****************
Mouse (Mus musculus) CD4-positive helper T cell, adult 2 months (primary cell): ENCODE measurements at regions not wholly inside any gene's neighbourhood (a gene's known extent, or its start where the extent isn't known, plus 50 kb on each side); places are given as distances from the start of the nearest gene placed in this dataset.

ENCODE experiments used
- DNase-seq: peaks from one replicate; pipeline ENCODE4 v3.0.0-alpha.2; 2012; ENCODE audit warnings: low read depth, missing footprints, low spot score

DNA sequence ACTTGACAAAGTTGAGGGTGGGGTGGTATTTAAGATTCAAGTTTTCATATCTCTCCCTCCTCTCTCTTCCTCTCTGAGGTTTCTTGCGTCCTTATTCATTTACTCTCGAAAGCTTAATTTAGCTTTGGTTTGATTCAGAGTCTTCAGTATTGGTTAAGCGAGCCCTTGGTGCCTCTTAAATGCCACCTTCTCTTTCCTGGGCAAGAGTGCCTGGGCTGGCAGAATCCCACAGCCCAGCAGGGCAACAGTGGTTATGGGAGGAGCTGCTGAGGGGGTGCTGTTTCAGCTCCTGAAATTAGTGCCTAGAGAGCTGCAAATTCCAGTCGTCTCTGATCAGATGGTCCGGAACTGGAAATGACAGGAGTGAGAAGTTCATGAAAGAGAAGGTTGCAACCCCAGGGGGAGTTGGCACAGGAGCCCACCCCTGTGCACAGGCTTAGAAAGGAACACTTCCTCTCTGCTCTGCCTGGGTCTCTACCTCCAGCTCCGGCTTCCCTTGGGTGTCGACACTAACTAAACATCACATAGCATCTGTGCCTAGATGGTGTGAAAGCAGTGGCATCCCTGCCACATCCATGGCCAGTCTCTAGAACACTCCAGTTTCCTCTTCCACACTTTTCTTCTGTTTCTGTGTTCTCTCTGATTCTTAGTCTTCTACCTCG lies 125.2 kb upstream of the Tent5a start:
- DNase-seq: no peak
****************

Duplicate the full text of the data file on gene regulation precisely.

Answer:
Mouse (Mus musculus) CD4-positive helper T cell, adult 2 months (primary cell): ENCODE measurements at regions not wholly inside any gene's neighbourhood (a gene's known extent, or its start where the extent isn't known, plus 50 kb on each side); places are given as distances from the start of the nearest gene placed in this dataset.

ENCODE experiments used
- DNase-seq: peaks from one replicate; pipeline ENCODE4 v3.0.0-alpha.2; 2012; ENCODE audit warnings: low read depth, missing footprints, low spot score

DNA sequence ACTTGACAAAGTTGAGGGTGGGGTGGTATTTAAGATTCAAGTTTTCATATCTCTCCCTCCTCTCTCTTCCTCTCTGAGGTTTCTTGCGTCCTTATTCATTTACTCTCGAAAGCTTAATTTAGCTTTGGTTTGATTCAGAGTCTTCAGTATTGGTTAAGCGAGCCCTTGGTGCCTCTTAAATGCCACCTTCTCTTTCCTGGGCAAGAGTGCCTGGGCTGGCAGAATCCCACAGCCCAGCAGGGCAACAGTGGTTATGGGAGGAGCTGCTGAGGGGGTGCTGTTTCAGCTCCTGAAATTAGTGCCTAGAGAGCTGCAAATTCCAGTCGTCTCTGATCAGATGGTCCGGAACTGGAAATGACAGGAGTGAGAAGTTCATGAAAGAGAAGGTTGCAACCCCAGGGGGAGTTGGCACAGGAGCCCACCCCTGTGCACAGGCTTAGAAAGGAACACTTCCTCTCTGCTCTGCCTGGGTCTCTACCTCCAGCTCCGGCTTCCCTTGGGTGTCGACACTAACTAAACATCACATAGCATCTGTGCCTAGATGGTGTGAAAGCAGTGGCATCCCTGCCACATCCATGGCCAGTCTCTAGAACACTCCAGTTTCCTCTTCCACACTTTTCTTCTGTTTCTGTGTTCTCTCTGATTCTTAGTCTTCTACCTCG lies 125.2 kb upstream of the Tent5a start:
- DNase-seq: no peak